-･- From My Everyday Life to Japanese Culture -･- Why don't you see the real Japan, not the typical foreigners' version.
This prestigious Shinto ritual takes place at Azabu Hikawa Shrine (麻布氷川神社), local Shinto deity of my town during Shrine festival every year.
My sister and I participated in the ritual by chance last September.
We went there to see Shinto music and dance numbers on the festival day and came across the ritual. After I took these pictures, a member of my neighborhood association who attended it found us and persuaded us to have a seat.
There were five Shinto priests and gagaku (雅楽, ancient Japanese court music) players though the pictures doesn’t show all of them.
Participants except us were elders of neighborhood associations, and the ritual was performed with stateliness.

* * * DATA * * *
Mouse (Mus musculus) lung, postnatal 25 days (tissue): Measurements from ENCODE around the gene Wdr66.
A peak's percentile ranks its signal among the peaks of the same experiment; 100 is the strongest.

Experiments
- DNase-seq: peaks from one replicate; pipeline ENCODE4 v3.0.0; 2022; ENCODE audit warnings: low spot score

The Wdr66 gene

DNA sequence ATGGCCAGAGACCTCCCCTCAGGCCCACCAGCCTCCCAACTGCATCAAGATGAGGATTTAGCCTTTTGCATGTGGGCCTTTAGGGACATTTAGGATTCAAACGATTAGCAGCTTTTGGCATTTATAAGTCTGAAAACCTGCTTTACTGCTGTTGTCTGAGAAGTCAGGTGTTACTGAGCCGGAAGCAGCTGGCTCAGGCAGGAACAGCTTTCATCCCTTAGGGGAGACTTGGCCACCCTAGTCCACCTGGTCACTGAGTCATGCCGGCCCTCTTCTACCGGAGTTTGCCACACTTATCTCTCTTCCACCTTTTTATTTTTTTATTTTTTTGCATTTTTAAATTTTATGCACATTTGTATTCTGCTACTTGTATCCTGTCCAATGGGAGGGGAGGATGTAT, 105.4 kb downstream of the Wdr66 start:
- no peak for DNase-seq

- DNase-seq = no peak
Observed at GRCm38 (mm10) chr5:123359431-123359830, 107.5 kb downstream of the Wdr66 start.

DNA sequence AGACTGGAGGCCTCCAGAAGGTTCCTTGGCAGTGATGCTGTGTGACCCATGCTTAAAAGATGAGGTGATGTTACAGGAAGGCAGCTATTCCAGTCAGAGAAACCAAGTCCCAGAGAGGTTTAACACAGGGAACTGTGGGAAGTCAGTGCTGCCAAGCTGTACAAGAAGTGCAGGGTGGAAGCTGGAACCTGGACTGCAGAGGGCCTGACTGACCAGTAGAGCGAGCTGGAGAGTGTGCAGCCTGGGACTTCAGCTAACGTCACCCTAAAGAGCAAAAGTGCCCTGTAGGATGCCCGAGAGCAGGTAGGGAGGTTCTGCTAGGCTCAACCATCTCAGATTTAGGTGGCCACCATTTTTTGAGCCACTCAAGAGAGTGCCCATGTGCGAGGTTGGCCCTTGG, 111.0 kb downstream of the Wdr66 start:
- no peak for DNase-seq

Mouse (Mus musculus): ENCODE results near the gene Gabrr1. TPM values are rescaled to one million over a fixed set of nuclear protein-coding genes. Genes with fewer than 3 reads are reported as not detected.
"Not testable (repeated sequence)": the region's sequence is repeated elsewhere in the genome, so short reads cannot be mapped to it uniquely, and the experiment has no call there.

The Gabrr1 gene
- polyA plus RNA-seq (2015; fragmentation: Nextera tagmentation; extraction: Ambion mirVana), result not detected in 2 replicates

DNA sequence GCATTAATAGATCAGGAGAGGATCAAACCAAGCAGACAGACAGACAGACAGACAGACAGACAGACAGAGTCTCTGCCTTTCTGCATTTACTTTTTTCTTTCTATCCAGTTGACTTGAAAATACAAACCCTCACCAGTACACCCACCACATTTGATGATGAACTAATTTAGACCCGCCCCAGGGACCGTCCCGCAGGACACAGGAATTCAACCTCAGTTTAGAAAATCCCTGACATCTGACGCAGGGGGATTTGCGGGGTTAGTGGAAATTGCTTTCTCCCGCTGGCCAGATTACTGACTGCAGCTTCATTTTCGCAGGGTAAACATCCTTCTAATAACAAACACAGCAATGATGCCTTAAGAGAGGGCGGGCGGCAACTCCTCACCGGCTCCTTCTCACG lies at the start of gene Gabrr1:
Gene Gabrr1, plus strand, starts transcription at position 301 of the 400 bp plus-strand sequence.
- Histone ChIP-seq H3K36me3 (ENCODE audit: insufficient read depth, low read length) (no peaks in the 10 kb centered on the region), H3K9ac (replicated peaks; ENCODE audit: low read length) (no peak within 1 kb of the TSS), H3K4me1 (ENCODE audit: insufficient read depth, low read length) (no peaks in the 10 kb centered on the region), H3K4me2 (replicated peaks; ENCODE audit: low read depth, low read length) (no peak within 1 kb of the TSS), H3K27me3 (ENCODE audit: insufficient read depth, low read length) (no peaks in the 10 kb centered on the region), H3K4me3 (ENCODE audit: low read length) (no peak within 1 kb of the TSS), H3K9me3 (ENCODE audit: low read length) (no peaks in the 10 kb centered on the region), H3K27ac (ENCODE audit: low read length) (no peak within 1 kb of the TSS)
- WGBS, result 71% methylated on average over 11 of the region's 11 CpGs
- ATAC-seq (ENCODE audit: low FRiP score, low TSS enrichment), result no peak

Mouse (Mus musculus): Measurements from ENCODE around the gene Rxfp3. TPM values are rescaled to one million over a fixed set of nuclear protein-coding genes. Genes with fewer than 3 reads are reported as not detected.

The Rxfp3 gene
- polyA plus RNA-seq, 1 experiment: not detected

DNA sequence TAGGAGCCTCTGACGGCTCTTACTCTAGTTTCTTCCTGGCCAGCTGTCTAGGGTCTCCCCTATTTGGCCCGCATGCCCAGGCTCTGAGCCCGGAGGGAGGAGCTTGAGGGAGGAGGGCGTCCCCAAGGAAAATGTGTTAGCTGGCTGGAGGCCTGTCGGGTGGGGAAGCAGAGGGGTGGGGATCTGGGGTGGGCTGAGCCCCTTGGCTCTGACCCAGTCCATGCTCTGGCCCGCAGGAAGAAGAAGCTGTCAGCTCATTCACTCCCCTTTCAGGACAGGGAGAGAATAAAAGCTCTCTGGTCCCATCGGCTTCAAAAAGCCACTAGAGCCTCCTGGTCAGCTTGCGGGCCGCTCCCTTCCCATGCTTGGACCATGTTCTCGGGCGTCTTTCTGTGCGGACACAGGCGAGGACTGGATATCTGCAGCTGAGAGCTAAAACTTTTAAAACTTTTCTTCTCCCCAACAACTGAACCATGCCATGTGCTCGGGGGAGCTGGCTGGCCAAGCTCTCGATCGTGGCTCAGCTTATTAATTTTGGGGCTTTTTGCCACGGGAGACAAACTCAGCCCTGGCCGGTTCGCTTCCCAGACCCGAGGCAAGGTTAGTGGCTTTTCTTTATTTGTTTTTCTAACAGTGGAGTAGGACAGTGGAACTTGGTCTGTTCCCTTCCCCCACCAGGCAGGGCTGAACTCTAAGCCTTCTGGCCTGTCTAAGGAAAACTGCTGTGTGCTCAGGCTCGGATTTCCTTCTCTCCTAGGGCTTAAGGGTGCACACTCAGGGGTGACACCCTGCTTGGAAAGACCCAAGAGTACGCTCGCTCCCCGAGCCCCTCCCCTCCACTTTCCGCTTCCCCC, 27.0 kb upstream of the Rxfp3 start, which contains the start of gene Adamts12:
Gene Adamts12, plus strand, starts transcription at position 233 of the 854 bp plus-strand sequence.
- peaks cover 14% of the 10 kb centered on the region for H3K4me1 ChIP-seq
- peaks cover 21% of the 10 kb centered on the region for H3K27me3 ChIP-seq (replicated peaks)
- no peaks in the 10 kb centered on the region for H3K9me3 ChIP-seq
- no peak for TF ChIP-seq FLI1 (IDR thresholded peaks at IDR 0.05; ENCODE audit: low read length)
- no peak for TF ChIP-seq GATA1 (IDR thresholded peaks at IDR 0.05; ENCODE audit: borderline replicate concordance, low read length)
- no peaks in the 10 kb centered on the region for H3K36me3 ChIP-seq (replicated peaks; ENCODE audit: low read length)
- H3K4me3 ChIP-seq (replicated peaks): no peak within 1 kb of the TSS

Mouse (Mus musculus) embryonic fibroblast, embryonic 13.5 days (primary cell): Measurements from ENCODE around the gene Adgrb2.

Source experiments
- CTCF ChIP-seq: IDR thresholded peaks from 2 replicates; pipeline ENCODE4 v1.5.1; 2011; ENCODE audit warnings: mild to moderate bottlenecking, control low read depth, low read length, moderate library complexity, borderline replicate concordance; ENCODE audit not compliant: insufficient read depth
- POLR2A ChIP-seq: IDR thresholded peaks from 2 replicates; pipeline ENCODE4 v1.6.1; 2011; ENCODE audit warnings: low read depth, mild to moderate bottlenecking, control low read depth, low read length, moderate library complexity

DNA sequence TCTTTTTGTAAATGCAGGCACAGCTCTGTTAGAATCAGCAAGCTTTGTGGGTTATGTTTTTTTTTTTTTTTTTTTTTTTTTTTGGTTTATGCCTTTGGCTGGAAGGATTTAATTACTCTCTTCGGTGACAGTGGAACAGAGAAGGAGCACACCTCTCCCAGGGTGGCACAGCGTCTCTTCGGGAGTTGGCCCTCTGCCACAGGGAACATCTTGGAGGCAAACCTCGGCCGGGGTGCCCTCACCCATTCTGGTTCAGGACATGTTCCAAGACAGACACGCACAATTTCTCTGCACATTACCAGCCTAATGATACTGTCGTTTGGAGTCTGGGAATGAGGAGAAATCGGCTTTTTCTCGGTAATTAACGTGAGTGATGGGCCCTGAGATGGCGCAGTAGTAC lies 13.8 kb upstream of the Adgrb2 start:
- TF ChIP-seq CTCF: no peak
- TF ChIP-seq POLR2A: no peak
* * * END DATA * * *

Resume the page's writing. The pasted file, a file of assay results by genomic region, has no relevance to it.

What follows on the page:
I had a strange sensation of going back in time during the ritual.
I felt as if I were in ancient Azabu in Edo period (1603-1868) when it was a peaceful suburb, in an earlier time when it was the open field.
Originally, Azabu Hikawa Shrine was established in the mid-8th century and relocated to the present location in1659. I’m not sure when the festival in present style started, but there is an old print art that shows the festival in 1832. So, the ritual has taken place at least for past 178 years.
Azabu drastically changed during those 179 years, and it’s still changing.
There are a lot of visitors and residents who do not root oneself in Azabu and its community.
I was deeply impressed with the fact that no matter how Azabu changes and how many people come and go, the locals continue the ritual without making a fuss.